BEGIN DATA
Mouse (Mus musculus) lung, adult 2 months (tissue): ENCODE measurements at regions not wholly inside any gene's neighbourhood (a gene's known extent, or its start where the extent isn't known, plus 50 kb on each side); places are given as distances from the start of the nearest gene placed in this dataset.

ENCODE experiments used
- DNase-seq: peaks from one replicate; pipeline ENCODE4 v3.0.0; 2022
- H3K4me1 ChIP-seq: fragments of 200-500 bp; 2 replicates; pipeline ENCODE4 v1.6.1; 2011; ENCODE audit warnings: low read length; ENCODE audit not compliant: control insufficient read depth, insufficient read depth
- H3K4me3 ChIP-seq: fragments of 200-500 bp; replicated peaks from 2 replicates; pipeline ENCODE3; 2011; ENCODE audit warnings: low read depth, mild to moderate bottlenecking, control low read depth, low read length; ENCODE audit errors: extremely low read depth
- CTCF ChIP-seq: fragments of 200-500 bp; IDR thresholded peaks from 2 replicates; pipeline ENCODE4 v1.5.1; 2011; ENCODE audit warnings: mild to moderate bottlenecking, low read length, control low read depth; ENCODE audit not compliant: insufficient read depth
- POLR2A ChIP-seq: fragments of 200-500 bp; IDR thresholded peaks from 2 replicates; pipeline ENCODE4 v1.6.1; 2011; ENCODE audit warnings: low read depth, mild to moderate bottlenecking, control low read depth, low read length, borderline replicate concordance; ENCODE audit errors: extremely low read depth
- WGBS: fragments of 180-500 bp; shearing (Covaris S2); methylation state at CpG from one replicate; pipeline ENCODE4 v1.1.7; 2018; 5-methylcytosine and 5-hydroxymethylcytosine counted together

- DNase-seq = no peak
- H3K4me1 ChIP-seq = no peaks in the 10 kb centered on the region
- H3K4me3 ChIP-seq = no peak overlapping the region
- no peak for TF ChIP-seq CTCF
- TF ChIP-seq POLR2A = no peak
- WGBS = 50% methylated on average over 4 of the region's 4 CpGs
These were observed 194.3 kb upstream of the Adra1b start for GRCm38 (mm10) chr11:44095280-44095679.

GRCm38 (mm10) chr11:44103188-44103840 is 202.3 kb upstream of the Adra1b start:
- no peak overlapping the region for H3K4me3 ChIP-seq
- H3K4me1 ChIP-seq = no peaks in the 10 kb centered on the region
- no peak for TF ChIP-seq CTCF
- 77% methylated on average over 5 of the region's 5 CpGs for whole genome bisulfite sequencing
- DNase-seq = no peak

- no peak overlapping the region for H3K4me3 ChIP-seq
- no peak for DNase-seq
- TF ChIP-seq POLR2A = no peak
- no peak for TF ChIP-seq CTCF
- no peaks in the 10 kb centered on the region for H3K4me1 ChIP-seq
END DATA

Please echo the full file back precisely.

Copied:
Mouse (Mus musculus) lung, adult 2 months (tissue): ENCODE measurements at regions not wholly inside any gene's neighbourhood (a gene's known extent, or its start where the extent isn't known, plus 50 kb on each side); places are given as distances from the start of the nearest gene placed in this dataset.

ENCODE experiments used
- DNase-seq: peaks from one replicate; pipeline ENCODE4 v3.0.0; 2022
- H3K4me1 ChIP-seq: fragments of 200-500 bp; 2 replicates; pipeline ENCODE4 v1.6.1; 2011; ENCODE audit warnings: low read length; ENCODE audit not compliant: control insufficient read depth, insufficient read depth
- H3K4me3 ChIP-seq: fragments of 200-500 bp; replicated peaks from 2 replicates; pipeline ENCODE3; 2011; ENCODE audit warnings: low read depth, mild to moderate bottlenecking, control low read depth, low read length; ENCODE audit errors: extremely low read depth
- CTCF ChIP-seq: fragments of 200-500 bp; IDR thresholded peaks from 2 replicates; pipeline ENCODE4 v1.5.1; 2011; ENCODE audit warnings: mild to moderate bottlenecking, low read length, control low read depth; ENCODE audit not compliant: insufficient read depth
- POLR2A ChIP-seq: fragments of 200-500 bp; IDR thresholded peaks from 2 replicates; pipeline ENCODE4 v1.6.1; 2011; ENCODE audit warnings: low read depth, mild to moderate bottlenecking, control low read depth, low read length, borderline replicate concordance; ENCODE audit errors: extremely low read depth
- WGBS: fragments of 180-500 bp; shearing (Covaris S2); methylation state at CpG from one replicate; pipeline ENCODE4 v1.1.7; 2018; 5-methylcytosine and 5-hydroxymethylcytosine counted together

- DNase-seq = no peak
- H3K4me1 ChIP-seq = no peaks in the 10 kb centered on the region
- H3K4me3 ChIP-seq = no peak overlapping the region
- no peak for TF ChIP-seq CTCF
- TF ChIP-seq POLR2A = no peak
- WGBS = 50% methylated on average over 4 of the region's 4 CpGs
These were observed 194.3 kb upstream of the Adra1b start for GRCm38 (mm10) chr11:44095280-44095679.

GRCm38 (mm10) chr11:44103188-44103840 is 202.3 kb upstream of the Adra1b start:
- no peak overlapping the region for H3K4me3 ChIP-seq
- H3K4me1 ChIP-seq = no peaks in the 10 kb centered on the region
- no peak for TF ChIP-seq CTCF
- 77% methylated on average over 5 of the region's 5 CpGs for whole genome bisulfite sequencing
- DNase-seq = no peak

- no peak overlapping the region for H3K4me3 ChIP-seq
- no peak for DNase-seq
- TF ChIP-seq POLR2A = no peak
- no peak for TF ChIP-seq CTCF
- no peaks in the 10 kb centered on the region for H3K4me1 ChIP-seq